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Pericardial agenesis: a rare cause of chest pain
  1. Alexandros Hotouras1,
  2. Yousef Shahin2
  1. 1Derby Hospitals NHS Trust, Derby, UK
  2. 2Academic Vascular Surgery Unit, University of Hull, Hull, UK
  1. Correspondence toDr Yousef Shahin, Academic Vascular Surgery Unit, Hull Royal Infirmary, Vascular Laboratory, Alderson's House, Hull HU3 2JZ, UK; yousef.shahin{at}yahoo.co.uk

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Case history

A young male patient presented with a history of indigestion-like retrosternal discomfort. He reported retrosternal tightness on exertion associated with occasional sweating, nausea and shortness of breath. He was otherwise fit and well and medication free. On examination, his pulse was regular at 60 bpm, and his blood pressure was 122/78 mm Hg. On auscultation, the second heart sound was loud.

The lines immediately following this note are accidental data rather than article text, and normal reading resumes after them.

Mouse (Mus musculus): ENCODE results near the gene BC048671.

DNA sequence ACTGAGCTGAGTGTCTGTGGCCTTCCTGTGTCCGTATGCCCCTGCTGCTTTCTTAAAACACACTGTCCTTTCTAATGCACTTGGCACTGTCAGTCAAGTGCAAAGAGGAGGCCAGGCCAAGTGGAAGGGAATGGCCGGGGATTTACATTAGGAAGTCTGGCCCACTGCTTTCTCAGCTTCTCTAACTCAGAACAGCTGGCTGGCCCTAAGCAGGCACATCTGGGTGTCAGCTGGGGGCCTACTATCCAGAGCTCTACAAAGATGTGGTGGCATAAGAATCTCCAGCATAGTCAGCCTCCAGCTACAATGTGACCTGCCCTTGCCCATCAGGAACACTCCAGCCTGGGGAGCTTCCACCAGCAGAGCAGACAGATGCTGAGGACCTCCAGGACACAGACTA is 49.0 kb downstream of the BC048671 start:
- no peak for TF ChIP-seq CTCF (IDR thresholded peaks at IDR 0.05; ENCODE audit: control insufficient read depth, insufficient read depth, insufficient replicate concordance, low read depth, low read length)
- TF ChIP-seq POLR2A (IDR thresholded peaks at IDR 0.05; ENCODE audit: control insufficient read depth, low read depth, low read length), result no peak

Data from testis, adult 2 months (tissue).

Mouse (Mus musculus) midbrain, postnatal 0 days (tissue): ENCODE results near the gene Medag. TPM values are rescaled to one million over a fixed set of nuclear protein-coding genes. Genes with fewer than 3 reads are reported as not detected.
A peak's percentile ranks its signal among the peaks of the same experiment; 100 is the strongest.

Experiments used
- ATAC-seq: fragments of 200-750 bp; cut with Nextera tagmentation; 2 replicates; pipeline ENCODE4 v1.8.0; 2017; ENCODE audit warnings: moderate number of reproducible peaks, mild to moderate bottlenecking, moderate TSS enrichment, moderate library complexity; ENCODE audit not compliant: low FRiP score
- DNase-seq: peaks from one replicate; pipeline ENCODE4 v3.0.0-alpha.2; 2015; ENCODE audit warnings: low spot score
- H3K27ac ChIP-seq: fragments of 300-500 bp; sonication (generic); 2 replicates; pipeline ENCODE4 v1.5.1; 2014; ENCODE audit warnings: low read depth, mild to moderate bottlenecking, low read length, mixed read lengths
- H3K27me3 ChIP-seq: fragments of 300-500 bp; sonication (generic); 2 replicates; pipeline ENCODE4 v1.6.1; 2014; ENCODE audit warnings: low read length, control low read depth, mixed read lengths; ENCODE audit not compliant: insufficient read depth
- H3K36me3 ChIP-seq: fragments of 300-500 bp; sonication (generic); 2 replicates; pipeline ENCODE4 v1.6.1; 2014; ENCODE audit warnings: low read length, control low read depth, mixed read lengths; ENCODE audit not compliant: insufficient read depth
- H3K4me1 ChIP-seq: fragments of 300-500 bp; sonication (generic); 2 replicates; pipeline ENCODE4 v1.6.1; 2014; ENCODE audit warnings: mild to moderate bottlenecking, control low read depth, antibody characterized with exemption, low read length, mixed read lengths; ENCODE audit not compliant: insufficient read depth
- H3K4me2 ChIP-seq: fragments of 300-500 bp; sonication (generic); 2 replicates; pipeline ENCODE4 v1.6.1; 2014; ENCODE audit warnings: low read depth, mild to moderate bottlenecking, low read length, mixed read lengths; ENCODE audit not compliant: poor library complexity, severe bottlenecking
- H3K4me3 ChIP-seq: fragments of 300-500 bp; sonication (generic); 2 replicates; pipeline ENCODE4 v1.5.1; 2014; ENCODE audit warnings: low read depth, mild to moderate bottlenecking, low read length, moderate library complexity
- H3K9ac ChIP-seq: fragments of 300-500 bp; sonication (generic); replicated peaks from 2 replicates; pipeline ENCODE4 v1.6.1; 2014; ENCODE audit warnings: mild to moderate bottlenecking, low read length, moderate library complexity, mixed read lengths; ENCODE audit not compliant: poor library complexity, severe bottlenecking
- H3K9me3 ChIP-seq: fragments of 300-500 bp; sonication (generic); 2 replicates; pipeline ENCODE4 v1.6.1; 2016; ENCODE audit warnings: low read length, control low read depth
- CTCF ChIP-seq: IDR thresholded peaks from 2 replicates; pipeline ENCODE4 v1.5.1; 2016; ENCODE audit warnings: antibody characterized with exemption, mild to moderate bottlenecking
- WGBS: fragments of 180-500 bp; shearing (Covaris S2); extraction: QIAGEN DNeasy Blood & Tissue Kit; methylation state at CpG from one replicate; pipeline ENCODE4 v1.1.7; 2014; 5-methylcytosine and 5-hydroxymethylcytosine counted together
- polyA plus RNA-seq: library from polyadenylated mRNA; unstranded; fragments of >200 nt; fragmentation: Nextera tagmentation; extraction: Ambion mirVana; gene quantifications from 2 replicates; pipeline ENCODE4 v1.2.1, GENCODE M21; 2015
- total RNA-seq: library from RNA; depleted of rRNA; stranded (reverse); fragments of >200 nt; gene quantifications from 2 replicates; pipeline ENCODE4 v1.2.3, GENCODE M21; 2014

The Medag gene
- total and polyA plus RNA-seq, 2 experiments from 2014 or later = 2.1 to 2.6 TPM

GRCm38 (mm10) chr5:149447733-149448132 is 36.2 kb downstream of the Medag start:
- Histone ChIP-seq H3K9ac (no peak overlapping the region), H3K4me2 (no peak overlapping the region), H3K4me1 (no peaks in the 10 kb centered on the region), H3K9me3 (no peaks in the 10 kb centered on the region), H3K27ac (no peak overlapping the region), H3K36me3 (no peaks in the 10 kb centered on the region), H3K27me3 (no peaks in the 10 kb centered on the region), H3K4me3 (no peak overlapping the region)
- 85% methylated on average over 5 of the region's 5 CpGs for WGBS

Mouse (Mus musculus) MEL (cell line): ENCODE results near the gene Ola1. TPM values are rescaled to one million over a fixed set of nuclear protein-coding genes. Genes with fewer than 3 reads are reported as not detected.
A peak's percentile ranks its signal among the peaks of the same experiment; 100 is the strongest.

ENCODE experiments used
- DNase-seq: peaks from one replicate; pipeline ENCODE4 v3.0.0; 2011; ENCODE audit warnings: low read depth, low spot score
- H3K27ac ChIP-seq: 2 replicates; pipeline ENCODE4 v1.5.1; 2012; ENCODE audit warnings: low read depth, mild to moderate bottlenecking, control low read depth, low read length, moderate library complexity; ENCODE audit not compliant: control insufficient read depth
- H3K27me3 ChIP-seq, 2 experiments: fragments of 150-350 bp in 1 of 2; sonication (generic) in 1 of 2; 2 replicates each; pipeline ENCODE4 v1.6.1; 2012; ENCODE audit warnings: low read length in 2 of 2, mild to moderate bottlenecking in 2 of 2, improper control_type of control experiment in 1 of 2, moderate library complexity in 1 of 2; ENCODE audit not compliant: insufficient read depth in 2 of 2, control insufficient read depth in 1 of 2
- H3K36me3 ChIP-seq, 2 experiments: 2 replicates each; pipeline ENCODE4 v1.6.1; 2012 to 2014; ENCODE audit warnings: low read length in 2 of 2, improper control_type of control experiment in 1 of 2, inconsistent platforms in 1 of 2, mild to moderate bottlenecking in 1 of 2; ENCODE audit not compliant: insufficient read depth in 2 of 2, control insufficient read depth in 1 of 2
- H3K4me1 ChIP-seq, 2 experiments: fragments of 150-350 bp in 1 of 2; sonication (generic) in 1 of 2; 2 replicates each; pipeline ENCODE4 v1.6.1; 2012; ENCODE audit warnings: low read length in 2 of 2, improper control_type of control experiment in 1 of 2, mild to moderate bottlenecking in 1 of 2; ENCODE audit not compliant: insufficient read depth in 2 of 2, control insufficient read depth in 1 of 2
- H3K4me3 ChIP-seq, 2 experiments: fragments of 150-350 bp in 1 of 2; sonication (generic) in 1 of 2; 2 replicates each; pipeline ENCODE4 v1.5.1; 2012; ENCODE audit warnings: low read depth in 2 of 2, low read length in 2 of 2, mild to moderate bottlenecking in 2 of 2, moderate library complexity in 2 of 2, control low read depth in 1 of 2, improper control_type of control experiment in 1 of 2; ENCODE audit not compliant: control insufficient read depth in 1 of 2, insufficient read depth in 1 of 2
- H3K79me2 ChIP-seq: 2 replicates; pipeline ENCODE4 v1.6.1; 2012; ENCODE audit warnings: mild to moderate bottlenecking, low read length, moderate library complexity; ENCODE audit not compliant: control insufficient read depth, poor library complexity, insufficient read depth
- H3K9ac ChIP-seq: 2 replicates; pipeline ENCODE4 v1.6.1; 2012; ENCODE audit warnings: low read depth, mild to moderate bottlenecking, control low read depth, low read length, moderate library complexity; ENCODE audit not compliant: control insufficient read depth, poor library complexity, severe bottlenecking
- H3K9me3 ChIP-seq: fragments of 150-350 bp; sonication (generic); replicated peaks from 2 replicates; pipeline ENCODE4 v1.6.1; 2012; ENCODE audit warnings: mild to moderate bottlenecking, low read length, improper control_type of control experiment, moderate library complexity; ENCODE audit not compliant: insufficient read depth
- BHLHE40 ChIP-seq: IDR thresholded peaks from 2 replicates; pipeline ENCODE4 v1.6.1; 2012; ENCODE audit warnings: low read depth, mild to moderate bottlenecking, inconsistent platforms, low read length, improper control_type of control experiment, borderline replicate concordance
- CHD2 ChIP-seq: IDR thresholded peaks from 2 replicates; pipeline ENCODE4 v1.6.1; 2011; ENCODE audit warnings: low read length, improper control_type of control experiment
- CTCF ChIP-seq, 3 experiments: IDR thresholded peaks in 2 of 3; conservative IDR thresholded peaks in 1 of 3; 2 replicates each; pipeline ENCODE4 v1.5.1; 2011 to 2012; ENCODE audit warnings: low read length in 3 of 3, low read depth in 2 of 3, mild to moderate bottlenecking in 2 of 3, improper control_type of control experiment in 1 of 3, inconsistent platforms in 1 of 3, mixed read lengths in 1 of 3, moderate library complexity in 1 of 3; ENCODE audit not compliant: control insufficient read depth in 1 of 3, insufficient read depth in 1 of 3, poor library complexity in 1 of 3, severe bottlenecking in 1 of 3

A 12-lead ECG at rest showed sinus arrhythmia with a rate of about 75 bpm, inverted T waves in leads III, aVF and V2, poor R wave progression, and a wide QRS complex. A chest radiograph revealed left-sided cardiac displacement in the absence of any pulmonary abnormality (figure 1).

Figure 1

Chest radiograph showing left-sided cardiac displacement.

Echocardiogram windows were suboptimal. Apical windows gave images that were closer to the standard parasternal windows. A cardiac MRI scan confirmed …

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